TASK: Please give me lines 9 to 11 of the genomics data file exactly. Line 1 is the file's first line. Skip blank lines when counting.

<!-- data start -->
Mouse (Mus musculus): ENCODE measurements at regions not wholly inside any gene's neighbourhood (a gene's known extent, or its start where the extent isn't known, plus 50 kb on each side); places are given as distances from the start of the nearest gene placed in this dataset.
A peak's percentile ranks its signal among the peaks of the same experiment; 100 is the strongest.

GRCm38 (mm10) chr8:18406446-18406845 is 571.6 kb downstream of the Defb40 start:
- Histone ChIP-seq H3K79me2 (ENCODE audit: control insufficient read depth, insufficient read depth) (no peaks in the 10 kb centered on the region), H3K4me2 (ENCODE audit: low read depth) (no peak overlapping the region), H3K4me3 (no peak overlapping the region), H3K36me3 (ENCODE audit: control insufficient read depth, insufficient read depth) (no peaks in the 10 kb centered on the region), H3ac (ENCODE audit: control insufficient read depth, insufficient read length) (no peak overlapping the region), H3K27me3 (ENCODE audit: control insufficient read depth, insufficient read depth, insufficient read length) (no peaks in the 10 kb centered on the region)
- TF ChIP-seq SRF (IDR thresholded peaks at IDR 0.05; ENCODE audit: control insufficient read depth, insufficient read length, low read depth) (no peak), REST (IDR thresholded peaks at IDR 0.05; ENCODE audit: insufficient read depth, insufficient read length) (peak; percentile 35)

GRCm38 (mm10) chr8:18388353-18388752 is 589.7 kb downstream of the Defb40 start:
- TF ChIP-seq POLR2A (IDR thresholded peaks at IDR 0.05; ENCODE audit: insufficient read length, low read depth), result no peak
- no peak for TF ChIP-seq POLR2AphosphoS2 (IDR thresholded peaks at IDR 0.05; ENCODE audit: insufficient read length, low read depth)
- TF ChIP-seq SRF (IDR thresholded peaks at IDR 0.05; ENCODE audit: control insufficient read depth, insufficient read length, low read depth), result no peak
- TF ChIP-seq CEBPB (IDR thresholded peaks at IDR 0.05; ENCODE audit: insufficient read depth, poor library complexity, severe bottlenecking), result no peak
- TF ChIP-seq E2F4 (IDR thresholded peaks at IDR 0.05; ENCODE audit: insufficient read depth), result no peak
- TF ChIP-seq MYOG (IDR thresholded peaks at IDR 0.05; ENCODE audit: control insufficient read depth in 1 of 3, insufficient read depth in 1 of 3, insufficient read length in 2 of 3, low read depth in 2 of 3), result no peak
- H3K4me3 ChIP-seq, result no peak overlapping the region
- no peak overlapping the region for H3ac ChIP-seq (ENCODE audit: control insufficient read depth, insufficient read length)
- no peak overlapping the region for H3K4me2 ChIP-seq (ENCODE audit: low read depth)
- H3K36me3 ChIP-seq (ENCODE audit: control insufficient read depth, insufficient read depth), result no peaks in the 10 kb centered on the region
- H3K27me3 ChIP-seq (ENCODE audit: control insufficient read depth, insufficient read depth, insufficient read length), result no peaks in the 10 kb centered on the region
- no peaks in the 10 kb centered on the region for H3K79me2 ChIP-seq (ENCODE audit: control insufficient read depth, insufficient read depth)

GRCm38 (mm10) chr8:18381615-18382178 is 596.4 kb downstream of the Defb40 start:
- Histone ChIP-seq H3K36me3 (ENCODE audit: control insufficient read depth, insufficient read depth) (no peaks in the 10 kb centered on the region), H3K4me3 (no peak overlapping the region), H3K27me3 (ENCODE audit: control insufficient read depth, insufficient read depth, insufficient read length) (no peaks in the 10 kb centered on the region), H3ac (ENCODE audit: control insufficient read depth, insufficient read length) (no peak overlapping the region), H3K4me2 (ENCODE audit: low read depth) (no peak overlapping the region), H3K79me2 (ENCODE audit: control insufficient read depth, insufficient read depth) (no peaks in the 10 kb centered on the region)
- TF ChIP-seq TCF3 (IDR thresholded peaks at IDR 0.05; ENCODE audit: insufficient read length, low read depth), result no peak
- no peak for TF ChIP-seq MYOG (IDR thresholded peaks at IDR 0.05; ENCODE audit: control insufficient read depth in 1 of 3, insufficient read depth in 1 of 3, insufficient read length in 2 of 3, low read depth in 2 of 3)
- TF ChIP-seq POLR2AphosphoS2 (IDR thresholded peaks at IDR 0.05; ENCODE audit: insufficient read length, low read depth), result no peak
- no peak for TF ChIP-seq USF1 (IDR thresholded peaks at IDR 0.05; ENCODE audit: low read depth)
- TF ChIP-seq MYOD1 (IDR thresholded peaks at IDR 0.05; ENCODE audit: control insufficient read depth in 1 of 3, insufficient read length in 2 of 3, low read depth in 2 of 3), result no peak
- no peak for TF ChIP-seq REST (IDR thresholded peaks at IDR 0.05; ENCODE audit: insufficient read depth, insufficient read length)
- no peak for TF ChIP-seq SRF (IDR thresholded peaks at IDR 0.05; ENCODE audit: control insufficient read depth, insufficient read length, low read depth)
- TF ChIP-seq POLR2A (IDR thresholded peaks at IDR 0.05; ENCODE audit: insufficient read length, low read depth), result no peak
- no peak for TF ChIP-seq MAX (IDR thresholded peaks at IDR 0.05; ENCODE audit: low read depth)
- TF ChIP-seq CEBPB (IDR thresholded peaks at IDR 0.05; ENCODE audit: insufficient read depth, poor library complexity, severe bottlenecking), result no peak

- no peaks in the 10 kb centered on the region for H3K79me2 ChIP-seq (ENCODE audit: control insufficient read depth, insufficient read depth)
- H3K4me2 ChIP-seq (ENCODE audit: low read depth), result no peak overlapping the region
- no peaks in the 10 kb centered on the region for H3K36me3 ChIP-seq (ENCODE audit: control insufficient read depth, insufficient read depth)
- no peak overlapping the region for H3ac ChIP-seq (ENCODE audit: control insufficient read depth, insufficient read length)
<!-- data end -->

- TF ChIP-seq SRF (IDR thresholded peaks at IDR 0.05; ENCODE audit: control insufficient read depth, insufficient read length, low read depth), result no peak
- TF ChIP-seq CEBPB (IDR thresholded peaks at IDR 0.05; ENCODE audit: insufficient read depth, poor library complexity, severe bottlenecking), result no peak
- TF ChIP-seq E2F4 (IDR thresholded peaks at IDR 0.05; ENCODE audit: insufficient read depth), result no peak